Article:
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Study shows link between pesticides and lymphoma
ATLANTA, Georgia (CNN) -- A newly published study has found that children exposed to pesticides in the home may be three to seven times more likely to develop non-Hodgkin's lymphoma (NHL), compared to unexposed children.
The authors of the report in the December 1 issue of the journal Cancer caution that the number of children in the study was small, and that more research with larger groups is needed.
The study was conducted by researchers from hospitals and universities across the United States, in conjunction with the National Cancer Institute. They looked at 268 cases of NHL in children, from February 1986 to June 1990.
In a telephone survey, the researchers questioned the children's parents about a number of issues, including their pesticide use. From the answers, the study found that children exposed to household and professional extermination pesticides are three to seven times more likely to develop NHL.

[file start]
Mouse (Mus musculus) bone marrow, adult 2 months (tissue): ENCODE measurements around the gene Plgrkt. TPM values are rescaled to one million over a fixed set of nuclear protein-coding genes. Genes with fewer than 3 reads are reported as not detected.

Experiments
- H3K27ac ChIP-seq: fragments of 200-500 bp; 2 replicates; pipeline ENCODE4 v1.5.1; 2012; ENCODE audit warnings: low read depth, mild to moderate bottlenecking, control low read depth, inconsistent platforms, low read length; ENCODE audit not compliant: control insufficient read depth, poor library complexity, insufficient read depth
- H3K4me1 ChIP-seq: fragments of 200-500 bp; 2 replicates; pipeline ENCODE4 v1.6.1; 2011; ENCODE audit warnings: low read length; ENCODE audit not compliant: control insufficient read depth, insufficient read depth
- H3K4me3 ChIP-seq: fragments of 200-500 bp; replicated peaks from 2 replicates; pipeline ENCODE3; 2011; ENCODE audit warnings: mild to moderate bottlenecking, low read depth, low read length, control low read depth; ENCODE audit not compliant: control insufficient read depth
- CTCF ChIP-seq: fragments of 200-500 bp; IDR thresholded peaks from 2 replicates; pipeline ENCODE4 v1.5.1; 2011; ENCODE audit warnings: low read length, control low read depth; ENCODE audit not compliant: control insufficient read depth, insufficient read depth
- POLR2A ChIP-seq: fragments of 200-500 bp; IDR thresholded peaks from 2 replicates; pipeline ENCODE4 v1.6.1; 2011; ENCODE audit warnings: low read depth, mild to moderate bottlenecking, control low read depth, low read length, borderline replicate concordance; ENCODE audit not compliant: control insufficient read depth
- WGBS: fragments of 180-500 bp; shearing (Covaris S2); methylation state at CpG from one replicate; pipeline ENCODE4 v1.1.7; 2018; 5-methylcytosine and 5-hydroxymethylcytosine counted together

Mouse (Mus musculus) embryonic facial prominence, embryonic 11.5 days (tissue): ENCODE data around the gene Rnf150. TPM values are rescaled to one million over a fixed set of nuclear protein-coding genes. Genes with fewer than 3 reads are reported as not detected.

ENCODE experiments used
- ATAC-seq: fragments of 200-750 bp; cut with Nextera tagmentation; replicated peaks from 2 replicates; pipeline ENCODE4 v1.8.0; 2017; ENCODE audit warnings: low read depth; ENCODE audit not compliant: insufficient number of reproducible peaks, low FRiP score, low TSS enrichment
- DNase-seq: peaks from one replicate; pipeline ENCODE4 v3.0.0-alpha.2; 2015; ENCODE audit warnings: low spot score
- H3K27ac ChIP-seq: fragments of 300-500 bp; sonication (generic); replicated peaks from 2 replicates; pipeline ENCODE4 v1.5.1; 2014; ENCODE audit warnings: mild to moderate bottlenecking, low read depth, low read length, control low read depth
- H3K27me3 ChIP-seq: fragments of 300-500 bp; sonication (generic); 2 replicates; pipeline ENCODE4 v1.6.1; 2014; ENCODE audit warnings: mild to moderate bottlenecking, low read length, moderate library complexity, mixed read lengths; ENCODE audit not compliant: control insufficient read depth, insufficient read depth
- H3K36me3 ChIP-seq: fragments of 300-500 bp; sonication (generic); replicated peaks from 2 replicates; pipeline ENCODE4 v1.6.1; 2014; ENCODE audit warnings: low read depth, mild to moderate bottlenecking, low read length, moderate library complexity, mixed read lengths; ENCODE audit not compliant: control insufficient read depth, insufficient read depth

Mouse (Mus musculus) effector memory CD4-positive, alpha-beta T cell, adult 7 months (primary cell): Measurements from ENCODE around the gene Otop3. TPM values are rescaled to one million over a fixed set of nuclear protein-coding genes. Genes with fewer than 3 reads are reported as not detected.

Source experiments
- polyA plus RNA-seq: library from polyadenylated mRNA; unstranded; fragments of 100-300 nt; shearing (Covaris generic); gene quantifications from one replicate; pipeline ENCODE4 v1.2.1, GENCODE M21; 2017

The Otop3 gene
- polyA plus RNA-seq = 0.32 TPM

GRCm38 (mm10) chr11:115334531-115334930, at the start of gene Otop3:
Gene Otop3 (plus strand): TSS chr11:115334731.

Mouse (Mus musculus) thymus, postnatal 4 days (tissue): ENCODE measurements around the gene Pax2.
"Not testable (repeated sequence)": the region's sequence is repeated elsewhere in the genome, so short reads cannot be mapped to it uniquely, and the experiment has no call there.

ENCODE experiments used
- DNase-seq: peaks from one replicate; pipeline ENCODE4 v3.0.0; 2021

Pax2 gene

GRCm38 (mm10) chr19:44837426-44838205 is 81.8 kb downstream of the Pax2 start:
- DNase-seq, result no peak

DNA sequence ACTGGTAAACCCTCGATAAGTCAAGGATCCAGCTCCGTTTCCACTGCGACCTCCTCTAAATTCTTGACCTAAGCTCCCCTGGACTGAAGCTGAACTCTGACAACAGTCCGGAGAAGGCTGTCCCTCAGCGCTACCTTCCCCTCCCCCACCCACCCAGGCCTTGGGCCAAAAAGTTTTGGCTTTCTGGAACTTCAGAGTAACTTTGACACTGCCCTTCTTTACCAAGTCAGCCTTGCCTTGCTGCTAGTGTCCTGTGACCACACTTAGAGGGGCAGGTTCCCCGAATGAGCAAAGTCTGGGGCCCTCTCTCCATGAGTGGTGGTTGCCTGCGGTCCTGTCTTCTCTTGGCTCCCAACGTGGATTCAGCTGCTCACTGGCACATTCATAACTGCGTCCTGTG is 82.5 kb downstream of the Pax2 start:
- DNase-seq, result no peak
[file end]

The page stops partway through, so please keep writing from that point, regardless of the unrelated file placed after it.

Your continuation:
The study also indicated that a child's NHL risk is similar for both maternal exposure to pesticides during pregnancy and direct exposure after birth. The study could not determine if any particular chemical might be to blame for the illness.
Dr. Michael Thun with the American Cancer Society questioned the design of the study and said it may not resolve the question of a link between pesticides and NHL. Thun said that by obtaining information about exposure after the cancer was already present, the data may be skewed.
Environment more important than heredity to cancer risk, study suggests
American Cancer Society: Non-Hodgkin's Lymphoma
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